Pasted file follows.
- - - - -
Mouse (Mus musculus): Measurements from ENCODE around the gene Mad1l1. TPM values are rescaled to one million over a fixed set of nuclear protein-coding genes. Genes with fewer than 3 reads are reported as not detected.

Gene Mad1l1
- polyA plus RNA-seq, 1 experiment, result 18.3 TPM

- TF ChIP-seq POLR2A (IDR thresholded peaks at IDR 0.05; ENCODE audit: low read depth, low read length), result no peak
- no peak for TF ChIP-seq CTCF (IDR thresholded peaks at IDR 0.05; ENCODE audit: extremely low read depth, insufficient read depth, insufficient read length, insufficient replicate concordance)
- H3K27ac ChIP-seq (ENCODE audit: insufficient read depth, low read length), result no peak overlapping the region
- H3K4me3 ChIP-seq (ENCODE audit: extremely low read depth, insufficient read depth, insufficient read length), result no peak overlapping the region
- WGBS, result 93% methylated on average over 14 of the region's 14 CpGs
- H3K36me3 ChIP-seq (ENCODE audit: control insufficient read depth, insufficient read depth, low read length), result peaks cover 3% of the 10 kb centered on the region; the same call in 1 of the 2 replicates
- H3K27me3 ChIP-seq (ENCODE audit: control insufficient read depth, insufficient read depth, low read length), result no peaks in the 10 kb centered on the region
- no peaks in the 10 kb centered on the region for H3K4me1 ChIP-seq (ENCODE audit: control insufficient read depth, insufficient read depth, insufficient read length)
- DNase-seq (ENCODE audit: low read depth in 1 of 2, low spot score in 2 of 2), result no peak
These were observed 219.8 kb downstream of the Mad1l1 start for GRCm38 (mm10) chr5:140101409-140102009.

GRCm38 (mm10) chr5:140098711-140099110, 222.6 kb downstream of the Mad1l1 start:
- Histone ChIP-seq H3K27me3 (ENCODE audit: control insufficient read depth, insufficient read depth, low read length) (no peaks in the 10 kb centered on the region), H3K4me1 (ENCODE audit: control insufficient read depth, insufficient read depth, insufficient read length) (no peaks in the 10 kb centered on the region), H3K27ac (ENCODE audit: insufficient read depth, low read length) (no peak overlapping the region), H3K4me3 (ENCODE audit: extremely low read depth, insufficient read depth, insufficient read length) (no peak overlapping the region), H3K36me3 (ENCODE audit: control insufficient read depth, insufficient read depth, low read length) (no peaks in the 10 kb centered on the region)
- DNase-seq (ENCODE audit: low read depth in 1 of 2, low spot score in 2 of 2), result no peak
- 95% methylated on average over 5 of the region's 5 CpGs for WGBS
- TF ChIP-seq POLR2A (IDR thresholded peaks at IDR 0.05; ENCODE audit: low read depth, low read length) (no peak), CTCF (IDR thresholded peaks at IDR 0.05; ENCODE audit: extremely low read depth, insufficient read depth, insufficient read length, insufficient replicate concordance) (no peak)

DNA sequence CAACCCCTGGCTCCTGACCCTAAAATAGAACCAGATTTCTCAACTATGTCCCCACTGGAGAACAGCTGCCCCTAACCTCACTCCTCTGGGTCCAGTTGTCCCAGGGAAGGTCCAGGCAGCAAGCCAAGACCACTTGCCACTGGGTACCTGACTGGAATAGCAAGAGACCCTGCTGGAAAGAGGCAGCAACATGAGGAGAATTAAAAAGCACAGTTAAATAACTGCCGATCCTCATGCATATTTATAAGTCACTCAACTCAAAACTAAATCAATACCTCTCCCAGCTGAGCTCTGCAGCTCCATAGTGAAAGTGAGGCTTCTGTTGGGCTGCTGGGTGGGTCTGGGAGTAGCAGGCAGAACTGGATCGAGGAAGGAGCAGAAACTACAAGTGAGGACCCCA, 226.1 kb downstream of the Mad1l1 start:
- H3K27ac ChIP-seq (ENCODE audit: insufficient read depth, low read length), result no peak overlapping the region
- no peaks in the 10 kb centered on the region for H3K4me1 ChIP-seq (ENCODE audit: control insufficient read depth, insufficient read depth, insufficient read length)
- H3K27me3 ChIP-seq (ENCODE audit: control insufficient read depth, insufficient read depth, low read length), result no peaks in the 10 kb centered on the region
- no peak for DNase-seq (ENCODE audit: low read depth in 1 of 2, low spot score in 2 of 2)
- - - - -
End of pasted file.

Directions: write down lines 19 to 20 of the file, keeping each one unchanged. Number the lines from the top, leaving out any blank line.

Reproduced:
DNA sequence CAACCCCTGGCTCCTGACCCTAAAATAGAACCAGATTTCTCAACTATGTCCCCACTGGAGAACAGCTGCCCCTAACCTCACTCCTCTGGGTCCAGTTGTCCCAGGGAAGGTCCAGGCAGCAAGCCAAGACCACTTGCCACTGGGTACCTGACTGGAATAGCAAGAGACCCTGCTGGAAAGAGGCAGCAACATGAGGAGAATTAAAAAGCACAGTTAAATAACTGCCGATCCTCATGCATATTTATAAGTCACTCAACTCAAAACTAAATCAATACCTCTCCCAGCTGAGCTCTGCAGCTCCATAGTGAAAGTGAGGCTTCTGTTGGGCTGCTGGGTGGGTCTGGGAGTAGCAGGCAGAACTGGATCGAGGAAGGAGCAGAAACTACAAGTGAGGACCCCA, 226.1 kb downstream of the Mad1l1 start:
- H3K27ac ChIP-seq (ENCODE audit: insufficient read depth, low read length), result no peak overlapping the region